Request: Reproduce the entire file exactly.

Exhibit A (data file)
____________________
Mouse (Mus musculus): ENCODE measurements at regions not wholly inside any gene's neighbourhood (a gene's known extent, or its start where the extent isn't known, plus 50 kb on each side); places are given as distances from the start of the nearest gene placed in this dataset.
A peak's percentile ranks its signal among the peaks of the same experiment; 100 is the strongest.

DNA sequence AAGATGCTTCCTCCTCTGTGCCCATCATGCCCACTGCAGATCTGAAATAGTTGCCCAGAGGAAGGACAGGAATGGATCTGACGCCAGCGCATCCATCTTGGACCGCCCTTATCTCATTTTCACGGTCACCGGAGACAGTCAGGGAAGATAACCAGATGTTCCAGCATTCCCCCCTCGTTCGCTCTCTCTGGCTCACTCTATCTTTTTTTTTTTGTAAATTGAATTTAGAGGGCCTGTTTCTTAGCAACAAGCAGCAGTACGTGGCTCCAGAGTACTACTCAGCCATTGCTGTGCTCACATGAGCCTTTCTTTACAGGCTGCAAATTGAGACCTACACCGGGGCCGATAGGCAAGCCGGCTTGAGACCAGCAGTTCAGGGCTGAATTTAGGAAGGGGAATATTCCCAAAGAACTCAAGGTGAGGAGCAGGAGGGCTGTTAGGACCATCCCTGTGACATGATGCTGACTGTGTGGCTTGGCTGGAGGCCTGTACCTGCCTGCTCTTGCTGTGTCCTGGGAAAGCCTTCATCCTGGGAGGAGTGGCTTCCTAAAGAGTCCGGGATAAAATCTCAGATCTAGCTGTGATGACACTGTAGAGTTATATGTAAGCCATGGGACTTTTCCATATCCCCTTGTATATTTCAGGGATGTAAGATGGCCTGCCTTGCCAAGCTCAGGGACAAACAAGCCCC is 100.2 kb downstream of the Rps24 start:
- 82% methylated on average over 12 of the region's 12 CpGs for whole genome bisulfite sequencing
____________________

Mouse (Mus musculus): ENCODE measurements at regions not wholly inside any gene's neighbourhood (a gene's known extent, or its start where the extent isn't known, plus 50 kb on each side); places are given as distances from the start of the nearest gene placed in this dataset.
A peak's percentile ranks its signal among the peaks of the same experiment; 100 is the strongest.

DNA sequence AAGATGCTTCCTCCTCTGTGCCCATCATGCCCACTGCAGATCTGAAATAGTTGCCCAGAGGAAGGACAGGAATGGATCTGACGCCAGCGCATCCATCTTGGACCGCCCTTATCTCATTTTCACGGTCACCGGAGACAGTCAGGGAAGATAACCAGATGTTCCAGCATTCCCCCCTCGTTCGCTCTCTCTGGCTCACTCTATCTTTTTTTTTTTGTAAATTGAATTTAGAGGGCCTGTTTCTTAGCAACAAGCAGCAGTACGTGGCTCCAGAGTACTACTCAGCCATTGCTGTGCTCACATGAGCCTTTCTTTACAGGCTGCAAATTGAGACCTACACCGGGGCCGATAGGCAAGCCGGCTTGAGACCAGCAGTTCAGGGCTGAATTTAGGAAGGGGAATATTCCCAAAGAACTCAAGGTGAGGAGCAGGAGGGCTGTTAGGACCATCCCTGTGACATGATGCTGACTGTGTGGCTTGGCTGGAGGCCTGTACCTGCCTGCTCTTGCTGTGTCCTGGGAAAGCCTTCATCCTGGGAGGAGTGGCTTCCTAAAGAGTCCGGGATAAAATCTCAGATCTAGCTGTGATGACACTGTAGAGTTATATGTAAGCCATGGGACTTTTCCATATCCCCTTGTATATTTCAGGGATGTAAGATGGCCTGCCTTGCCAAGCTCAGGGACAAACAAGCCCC is 100.2 kb downstream of the Rps24 start:
- 82% methylated on average over 12 of the region's 12 CpGs for whole genome bisulfite sequencing